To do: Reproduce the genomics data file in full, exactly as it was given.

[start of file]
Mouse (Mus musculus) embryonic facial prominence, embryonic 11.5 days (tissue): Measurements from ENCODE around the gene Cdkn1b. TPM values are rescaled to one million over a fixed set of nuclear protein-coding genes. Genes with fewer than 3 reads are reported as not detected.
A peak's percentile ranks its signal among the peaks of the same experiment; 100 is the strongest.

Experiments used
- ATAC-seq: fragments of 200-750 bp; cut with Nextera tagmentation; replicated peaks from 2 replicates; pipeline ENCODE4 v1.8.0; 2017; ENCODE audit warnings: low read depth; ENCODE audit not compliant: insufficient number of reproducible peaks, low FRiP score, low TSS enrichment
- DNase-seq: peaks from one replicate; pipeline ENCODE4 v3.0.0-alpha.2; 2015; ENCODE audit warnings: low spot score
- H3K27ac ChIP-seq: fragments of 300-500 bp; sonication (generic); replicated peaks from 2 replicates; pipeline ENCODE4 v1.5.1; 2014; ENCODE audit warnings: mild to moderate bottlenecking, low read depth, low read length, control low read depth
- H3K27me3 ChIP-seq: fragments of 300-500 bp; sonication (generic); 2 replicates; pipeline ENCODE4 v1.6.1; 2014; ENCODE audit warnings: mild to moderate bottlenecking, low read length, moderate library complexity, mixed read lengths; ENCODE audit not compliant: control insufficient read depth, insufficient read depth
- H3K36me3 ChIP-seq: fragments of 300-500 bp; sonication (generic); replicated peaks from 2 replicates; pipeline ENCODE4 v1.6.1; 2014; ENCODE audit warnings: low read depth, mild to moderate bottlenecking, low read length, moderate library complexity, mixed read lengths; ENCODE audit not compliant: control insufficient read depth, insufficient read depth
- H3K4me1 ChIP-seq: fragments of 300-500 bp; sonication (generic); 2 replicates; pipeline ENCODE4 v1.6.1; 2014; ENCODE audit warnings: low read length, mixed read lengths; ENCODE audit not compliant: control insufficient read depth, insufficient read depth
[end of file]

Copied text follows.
Mouse (Mus musculus) embryonic facial prominence, embryonic 11.5 days (tissue): Measurements from ENCODE around the gene Cdkn1b. TPM values are rescaled to one million over a fixed set of nuclear protein-coding genes. Genes with fewer than 3 reads are reported as not detected.
A peak's percentile ranks its signal among the peaks of the same experiment; 100 is the strongest.

Experiments used
- ATAC-seq: fragments of 200-750 bp; cut with Nextera tagmentation; replicated peaks from 2 replicates; pipeline ENCODE4 v1.8.0; 2017; ENCODE audit warnings: low read depth; ENCODE audit not compliant: insufficient number of reproducible peaks, low FRiP score, low TSS enrichment
- DNase-seq: peaks from one replicate; pipeline ENCODE4 v3.0.0-alpha.2; 2015; ENCODE audit warnings: low spot score
- H3K27ac ChIP-seq: fragments of 300-500 bp; sonication (generic); replicated peaks from 2 replicates; pipeline ENCODE4 v1.5.1; 2014; ENCODE audit warnings: mild to moderate bottlenecking, low read depth, low read length, control low read depth
- H3K27me3 ChIP-seq: fragments of 300-500 bp; sonication (generic); 2 replicates; pipeline ENCODE4 v1.6.1; 2014; ENCODE audit warnings: mild to moderate bottlenecking, low read length, moderate library complexity, mixed read lengths; ENCODE audit not compliant: control insufficient read depth, insufficient read depth
- H3K36me3 ChIP-seq: fragments of 300-500 bp; sonication (generic); replicated peaks from 2 replicates; pipeline ENCODE4 v1.6.1; 2014; ENCODE audit warnings: low read depth, mild to moderate bottlenecking, low read length, moderate library complexity, mixed read lengths; ENCODE audit not compliant: control insufficient read depth, insufficient read depth
- H3K4me1 ChIP-seq: fragments of 300-500 bp; sonication (generic); 2 replicates; pipeline ENCODE4 v1.6.1; 2014; ENCODE audit warnings: low read length, mixed read lengths; ENCODE audit not compliant: control insufficient read depth, insufficient read depth